Super-senior risk is at the very top of the capital structure, so writing protection on it is equivalent to supplying the CDO with catastrophic risk protection.
Huffman told delegates attending the London conference that some monolines have recently been “taking a breather” from writing super-senior protection, leaving credit derivatives dealers trading default swaps with the CDO to bear the risk. “Dealers are not natural super-senior risk takers, though,” he added.
When super-senior risk is not being explicitly swapped-out to insurers, credit derivatives dealers may include an implicit super-senior risk premium in the cost of trading with CDOs. Also, additional mezzanine notes, for example, could be issued so that the typical size of the mezzanine tranche is increased from around 8% to 22% of a deal’s total notional, said Huffman.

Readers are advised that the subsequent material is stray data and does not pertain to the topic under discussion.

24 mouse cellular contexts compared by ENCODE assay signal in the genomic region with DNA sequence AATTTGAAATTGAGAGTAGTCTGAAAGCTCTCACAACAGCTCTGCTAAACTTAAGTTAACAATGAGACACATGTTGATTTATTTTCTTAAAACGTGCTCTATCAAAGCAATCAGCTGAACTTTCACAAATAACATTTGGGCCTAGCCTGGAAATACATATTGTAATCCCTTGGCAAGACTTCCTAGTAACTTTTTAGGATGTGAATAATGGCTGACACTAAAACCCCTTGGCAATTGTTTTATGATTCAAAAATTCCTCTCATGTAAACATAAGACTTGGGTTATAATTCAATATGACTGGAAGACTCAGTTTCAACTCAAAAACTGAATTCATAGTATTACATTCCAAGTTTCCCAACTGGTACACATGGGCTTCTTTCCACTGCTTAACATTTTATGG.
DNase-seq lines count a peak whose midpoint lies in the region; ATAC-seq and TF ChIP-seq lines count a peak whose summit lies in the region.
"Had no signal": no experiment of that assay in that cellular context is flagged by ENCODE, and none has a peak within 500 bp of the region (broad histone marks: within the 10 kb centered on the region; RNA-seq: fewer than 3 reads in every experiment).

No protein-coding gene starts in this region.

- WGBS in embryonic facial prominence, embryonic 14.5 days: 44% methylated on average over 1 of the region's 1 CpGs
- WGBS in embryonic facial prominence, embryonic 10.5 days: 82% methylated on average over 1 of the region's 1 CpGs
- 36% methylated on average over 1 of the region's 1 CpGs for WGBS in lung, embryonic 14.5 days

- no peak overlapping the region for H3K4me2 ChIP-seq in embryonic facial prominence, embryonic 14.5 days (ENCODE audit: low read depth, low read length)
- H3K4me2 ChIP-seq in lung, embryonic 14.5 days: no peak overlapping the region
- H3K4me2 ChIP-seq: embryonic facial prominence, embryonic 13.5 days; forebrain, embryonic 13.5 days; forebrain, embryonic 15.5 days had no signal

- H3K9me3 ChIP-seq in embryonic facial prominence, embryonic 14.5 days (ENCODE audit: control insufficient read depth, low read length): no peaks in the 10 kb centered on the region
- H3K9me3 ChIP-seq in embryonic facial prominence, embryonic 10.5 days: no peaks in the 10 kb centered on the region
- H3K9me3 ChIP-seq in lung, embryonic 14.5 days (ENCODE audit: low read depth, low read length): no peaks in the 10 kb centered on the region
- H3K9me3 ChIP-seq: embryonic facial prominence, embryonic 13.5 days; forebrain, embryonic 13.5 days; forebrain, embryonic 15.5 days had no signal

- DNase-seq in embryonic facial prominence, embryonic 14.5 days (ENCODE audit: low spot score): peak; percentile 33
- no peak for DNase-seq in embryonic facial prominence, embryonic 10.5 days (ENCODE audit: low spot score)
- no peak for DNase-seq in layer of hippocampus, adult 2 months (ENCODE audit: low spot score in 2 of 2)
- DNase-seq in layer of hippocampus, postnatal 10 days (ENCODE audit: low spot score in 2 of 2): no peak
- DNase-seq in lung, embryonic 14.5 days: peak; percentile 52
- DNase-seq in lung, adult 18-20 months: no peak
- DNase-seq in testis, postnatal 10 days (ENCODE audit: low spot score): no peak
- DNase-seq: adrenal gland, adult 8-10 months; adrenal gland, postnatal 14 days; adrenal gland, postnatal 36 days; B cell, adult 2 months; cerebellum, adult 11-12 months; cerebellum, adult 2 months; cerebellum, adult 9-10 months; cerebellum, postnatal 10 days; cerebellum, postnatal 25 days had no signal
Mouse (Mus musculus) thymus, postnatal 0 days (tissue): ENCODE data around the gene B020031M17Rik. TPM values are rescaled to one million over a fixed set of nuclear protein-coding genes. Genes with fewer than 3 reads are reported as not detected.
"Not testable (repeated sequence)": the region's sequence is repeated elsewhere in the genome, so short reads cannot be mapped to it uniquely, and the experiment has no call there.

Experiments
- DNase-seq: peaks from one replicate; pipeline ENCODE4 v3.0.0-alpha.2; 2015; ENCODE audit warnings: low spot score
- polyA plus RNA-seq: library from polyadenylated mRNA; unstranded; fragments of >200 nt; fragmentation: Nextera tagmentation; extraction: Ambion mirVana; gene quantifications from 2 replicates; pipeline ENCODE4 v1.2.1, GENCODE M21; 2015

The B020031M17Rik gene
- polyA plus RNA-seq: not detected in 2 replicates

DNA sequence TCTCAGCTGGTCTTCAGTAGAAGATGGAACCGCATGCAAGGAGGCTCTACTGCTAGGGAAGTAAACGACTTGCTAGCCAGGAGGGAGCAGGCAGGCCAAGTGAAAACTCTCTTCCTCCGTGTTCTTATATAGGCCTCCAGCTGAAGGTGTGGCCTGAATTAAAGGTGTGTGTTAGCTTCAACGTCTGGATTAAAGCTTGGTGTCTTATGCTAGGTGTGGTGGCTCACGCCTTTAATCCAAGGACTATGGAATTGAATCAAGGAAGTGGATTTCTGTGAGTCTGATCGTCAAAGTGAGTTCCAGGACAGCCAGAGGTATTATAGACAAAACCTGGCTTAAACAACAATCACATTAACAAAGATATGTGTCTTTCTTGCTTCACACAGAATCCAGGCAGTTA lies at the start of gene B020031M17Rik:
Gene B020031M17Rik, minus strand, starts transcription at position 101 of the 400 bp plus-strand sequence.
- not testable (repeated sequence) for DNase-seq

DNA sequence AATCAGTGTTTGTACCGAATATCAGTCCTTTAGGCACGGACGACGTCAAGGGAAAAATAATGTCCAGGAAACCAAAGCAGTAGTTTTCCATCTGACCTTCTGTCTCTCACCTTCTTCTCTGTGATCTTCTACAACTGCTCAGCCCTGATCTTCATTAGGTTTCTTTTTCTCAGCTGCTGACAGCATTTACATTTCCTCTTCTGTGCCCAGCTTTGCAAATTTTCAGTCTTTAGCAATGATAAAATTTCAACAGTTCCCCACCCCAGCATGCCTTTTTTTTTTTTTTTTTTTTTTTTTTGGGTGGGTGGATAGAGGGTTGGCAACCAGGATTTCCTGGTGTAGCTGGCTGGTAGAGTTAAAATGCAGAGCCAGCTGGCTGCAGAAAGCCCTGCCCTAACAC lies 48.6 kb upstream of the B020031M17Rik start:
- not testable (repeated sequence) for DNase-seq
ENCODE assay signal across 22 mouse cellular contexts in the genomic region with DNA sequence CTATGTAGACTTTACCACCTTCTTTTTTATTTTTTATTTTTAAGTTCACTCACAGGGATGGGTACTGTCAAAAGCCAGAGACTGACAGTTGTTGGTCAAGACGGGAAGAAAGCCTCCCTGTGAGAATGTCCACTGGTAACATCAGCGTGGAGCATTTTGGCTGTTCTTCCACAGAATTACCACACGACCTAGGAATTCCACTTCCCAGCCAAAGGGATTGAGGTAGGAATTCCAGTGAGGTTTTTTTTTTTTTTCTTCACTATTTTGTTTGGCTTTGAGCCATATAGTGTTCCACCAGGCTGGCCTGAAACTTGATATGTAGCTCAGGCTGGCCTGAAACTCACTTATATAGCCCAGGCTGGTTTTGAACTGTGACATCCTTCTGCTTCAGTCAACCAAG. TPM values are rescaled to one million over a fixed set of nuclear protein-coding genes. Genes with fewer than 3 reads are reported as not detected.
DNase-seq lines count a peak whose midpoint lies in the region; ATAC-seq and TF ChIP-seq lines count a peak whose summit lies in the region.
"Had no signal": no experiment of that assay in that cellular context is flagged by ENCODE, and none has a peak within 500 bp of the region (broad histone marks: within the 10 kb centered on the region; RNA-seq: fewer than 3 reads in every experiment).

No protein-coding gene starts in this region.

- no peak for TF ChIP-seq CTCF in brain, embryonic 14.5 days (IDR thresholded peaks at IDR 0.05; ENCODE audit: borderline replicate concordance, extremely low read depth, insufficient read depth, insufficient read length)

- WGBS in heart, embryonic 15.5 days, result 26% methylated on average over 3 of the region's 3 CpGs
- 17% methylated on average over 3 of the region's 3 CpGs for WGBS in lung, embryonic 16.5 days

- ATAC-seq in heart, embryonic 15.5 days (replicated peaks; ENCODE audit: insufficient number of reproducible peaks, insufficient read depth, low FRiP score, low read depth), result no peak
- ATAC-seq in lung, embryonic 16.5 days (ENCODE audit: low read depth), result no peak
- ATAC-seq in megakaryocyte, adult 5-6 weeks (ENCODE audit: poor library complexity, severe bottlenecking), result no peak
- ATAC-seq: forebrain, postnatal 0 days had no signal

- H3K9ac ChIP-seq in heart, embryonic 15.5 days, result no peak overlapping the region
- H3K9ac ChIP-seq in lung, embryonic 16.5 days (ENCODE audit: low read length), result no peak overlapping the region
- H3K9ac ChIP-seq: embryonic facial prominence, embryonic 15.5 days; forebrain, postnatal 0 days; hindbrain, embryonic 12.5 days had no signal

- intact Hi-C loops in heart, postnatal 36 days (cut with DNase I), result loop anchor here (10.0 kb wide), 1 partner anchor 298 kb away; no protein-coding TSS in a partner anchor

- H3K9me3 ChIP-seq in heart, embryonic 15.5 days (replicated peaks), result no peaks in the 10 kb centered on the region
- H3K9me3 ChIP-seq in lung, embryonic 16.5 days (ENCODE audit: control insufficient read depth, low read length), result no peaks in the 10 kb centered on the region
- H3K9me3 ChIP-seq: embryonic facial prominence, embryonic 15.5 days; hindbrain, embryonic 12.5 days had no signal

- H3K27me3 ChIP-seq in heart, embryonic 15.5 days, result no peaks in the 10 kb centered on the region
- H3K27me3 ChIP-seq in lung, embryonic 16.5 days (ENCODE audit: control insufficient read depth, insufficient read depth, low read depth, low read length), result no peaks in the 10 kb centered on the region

Another factor challenging the continued growth in new, managed synthetic CDO deals is market confidence in the integrity and uniformity of credit default swaps contract language, Huffman said. There is still a lack of consensus among market participants regarding specific definitions of credit derivatives contracts, with restructuring a particularly contentious issue.